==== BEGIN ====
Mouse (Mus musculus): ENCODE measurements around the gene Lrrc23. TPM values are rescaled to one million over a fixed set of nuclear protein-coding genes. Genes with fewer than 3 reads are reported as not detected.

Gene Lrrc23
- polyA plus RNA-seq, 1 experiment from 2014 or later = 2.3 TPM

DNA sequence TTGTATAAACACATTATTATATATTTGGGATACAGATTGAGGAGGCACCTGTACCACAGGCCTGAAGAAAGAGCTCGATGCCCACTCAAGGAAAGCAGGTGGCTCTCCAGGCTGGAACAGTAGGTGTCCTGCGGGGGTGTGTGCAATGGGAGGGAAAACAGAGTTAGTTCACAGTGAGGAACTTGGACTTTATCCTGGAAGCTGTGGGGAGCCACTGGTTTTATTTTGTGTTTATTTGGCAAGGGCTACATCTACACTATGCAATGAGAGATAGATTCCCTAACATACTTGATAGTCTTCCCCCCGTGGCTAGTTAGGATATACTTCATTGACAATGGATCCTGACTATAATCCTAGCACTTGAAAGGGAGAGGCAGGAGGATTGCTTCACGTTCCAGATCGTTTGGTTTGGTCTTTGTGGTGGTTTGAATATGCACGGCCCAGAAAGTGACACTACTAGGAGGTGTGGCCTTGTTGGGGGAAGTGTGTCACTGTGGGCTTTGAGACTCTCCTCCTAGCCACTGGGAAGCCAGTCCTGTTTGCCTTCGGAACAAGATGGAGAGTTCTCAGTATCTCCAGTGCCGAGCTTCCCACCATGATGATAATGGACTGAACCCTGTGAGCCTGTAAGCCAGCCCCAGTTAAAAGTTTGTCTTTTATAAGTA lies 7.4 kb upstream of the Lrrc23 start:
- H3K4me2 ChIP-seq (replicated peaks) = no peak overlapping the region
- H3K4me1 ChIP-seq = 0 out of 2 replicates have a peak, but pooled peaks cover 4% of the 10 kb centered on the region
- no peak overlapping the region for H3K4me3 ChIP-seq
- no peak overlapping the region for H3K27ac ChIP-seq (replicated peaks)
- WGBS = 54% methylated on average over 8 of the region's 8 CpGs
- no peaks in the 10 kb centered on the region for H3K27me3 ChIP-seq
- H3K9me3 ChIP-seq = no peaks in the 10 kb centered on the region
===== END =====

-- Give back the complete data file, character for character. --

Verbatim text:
Mouse (Mus musculus): ENCODE measurements around the gene Lrrc23. TPM values are rescaled to one million over a fixed set of nuclear protein-coding genes. Genes with fewer than 3 reads are reported as not detected.

Gene Lrrc23
- polyA plus RNA-seq, 1 experiment from 2014 or later = 2.3 TPM

DNA sequence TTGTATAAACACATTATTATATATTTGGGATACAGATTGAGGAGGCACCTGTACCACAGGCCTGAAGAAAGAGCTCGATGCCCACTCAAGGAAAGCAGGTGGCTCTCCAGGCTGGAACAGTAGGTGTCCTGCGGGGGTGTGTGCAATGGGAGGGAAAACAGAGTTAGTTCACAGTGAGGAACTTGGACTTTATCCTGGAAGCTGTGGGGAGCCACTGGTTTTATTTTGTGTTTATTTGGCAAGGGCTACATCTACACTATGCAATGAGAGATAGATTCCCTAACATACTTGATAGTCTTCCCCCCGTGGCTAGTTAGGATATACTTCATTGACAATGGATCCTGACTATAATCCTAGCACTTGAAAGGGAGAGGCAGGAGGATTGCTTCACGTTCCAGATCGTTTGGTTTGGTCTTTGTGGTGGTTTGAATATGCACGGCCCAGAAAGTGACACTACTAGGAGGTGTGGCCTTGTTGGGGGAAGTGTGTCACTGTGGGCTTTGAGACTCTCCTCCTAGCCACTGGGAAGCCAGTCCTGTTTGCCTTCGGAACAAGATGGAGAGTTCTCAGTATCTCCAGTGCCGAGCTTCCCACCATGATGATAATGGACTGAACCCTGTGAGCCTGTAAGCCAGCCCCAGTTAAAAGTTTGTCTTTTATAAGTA lies 7.4 kb upstream of the Lrrc23 start:
- H3K4me2 ChIP-seq (replicated peaks) = no peak overlapping the region
- H3K4me1 ChIP-seq = 0 out of 2 replicates have a peak, but pooled peaks cover 4% of the 10 kb centered on the region
- no peak overlapping the region for H3K4me3 ChIP-seq
- no peak overlapping the region for H3K27ac ChIP-seq (replicated peaks)
- WGBS = 54% methylated on average over 8 of the region's 8 CpGs
- no peaks in the 10 kb centered on the region for H3K27me3 ChIP-seq
- H3K9me3 ChIP-seq = no peaks in the 10 kb centered on the region